I am reposting my re-post of this from cakeordeath and especially in re discussions of censorship and media. Facebook has so much power to shape what users know or see that recent cases, such as the dispute over unilateral removal of paintings, go beyond the art world: many voters get much of their political news from Facebook. As Scott Bixby points out in “‘The end of Trump’: how Facebook deepens millennials’ confirmation bias’ (Guardian 1 October 2016) points out, while Facebook users of all ages generally see posts that confirm their views; for younger voters who may not read a daily news source, the echo chamber of Facebook algorithms could mean they only hear affirmations of their own beliefs.
Six out of every 10 millennials (61%) get their political news on Facebook, according to a survey conducted by Pew Research Center, making the 1.7 billion-user social behemoth (which includes more than 200 million in the United States) the largest millennial marketplace for news and ideas in the world. But within Facebook’s ecosystem exists a warren of walled gardens, intellectual biomes created by users whose interest in interacting with opposing political views – and those who are them – is nearly nonexistent.
Many of the young adults in my life complain that Facebook is their parents’ social media and instead opt for Instagram, Tumblr, Vine, or Snapchat (I know, already boomers have infiltrated these platforms–me for one). Nevertheless, the Pew study indicates that a significant number of young adults rely on Facebook for political news. Older voters also see their political preferences reflected back to them in their news feeds, “But baby boomers are the least likely to get their political news from Facebook – unlike millennials.” Bixby continues,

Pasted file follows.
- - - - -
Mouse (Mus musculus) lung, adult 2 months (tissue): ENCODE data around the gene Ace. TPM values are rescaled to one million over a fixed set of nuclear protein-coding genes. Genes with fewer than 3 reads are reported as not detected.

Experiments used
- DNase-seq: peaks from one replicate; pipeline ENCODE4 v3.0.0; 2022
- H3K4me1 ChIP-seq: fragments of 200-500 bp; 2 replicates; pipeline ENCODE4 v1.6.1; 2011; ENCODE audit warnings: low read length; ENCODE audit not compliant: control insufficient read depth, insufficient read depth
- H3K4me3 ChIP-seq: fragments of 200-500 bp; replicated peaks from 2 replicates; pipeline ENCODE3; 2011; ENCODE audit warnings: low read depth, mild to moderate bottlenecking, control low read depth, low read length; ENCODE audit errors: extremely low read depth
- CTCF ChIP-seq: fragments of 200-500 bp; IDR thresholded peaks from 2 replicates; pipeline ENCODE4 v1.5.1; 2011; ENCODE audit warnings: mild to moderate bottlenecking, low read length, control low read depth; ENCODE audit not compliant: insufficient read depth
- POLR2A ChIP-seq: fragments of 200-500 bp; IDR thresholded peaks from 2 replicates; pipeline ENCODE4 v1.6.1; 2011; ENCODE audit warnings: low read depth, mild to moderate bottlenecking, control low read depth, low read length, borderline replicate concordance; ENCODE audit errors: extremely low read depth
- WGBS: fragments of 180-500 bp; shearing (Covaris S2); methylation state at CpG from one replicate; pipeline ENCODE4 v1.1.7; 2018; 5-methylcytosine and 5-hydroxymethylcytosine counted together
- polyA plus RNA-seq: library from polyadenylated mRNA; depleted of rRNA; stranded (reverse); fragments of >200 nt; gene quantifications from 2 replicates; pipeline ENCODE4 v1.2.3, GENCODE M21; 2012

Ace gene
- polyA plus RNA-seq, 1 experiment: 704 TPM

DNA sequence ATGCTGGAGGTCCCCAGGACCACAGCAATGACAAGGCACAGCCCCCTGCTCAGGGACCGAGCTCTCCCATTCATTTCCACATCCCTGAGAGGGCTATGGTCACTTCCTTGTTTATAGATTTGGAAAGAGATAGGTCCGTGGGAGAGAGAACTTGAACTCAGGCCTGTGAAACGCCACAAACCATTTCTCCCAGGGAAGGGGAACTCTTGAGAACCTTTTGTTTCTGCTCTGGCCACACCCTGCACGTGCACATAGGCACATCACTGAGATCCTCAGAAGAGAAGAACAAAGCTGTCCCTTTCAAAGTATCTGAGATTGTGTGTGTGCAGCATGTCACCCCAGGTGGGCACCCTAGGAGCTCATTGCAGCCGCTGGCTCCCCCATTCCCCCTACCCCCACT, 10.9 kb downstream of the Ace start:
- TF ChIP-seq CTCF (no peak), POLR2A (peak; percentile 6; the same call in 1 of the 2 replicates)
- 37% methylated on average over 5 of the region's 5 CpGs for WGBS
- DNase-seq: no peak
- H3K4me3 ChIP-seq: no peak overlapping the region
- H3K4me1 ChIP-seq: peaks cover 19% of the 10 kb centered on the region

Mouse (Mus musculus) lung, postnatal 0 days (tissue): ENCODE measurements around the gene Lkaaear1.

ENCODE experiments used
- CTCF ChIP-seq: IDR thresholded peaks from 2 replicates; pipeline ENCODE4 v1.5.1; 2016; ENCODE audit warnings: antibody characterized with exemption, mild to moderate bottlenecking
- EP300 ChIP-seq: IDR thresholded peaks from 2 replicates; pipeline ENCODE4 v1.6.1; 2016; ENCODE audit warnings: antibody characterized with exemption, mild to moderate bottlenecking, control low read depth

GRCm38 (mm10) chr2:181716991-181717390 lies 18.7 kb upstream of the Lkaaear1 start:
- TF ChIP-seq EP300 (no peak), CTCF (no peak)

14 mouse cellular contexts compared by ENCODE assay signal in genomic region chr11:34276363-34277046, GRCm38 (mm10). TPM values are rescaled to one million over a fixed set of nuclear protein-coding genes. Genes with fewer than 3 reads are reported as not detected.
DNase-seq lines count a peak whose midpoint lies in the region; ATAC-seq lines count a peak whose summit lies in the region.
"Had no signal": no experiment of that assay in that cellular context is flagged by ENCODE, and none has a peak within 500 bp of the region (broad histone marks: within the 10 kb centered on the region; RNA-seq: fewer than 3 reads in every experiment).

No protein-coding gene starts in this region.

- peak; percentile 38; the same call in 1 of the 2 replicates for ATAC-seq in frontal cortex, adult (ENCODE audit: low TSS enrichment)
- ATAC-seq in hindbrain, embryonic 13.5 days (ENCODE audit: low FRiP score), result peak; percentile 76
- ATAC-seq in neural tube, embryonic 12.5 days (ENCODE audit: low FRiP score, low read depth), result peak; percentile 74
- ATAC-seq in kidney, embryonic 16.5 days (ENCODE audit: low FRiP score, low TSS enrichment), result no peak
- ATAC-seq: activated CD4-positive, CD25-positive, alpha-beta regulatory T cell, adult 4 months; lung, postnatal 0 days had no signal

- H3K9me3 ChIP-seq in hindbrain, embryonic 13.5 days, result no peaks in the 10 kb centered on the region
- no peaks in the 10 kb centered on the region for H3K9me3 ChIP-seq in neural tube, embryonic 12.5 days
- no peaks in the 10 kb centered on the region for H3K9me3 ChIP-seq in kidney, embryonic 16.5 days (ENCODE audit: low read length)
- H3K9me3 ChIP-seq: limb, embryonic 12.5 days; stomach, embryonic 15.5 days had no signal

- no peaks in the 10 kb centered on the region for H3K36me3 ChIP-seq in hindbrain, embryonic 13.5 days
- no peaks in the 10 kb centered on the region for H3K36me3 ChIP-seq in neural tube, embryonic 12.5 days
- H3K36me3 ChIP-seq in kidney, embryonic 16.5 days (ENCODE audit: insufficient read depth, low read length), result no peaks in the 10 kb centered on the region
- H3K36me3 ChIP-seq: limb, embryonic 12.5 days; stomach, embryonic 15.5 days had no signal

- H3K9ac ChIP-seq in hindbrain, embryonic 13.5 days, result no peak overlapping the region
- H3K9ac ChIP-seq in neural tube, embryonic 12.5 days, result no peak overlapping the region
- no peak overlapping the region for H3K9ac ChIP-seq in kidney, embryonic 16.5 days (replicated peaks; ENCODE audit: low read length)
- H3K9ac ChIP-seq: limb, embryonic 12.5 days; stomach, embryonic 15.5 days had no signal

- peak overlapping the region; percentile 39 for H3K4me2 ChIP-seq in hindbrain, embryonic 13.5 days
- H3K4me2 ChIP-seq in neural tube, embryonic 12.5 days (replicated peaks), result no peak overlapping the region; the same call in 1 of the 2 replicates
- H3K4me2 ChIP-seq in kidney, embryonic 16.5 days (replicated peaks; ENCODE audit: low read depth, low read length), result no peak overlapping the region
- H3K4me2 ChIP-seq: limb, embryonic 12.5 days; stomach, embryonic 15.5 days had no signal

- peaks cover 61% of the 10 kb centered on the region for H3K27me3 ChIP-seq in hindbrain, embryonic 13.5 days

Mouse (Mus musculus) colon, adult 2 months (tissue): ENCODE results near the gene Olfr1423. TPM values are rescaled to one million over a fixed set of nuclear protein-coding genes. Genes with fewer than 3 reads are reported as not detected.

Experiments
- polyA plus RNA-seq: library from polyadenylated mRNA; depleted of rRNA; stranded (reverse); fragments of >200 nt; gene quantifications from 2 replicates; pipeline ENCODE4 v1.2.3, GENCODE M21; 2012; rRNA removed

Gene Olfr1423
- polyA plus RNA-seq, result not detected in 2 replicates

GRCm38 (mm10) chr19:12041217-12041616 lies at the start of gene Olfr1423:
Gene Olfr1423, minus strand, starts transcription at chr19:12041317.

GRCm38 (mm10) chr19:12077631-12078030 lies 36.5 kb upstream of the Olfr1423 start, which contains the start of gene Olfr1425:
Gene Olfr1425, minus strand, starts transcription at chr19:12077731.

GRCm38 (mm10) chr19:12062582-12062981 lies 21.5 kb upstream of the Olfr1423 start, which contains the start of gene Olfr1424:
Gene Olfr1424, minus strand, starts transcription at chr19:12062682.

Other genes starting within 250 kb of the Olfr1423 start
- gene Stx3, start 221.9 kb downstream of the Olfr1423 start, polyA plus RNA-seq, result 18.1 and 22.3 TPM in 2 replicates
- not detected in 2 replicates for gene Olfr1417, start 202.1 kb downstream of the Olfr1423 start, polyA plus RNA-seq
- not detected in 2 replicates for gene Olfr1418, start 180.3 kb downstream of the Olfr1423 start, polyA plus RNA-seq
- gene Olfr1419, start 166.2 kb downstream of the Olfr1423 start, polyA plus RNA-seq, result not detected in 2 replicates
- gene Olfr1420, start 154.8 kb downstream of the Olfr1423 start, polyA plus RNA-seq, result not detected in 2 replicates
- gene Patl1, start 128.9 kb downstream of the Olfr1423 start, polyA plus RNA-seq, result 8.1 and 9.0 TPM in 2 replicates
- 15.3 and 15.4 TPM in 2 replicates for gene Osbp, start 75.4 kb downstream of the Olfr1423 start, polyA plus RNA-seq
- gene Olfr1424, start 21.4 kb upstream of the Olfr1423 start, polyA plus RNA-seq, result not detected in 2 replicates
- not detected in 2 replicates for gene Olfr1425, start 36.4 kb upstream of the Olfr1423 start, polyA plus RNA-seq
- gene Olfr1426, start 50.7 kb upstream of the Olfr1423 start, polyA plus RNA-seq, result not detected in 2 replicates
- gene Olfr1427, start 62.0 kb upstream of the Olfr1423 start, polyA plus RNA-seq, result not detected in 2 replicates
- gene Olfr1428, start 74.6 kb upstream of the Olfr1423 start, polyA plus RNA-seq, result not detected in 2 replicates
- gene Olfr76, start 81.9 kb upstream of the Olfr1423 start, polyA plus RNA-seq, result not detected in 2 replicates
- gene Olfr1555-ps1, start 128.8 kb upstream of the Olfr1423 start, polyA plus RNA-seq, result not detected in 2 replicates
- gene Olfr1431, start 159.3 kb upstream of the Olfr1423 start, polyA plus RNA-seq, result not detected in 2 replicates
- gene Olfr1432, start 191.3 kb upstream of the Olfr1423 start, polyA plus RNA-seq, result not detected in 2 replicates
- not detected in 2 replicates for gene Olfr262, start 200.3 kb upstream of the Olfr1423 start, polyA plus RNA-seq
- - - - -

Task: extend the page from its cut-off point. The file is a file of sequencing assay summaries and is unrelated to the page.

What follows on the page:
That confirmation bias – the psychological tendency for people to embrace new information as affirming their pre-existing beliefs and to ignore evidence that doesn’t – is seeing itself play out in new ways in the social ecosystem of Facebook….Even Facebook itself sees the segmentation of users along political lines on its site – and synchronizes it not only with the posts users see, but with the advertisements they’re shown.
Trevor Noah recently used the popular or never-heard-of (depending on your “likes”) Tomi Lauren (“Final Thoughts”on Facebook) to make the same point.
Politics and art culture collide often enough, but in the days of the Culture Wars and congressional hearings about the NEA funding purportedly “obscene” art, there was a rigorous public debate. As Bixby points out, Facebook users can “block” or “unfollow” those whose political views offend or bore them. Public institutions (like Congress, the NEA, or public museums) and private institutions (like art galleries, news outlets) exercise a form of censorship by omission: in the case of women artists, this is the point the Guerrilla Girls have been making for over thirty years. But when the algorithms of social media elide people historically oppressed by taking down live video of police encounters or whole ethnic groups (as Palestinian activists have claimed against Google) we need to pay attention to all censorship and plan for unintended division
Like many posts on cakeordeathsite, this is thoughtful and worth exploring.
“Inspired by Charles Baudelaire’s poem Femmes damnees Delphine et Hippolyte (Damned Women Delphine and Hippolyte) from his famous collection Fleurs du mal (Flowers of Evil) which had resulted …
Source: The Sleepers | cakeordeathsite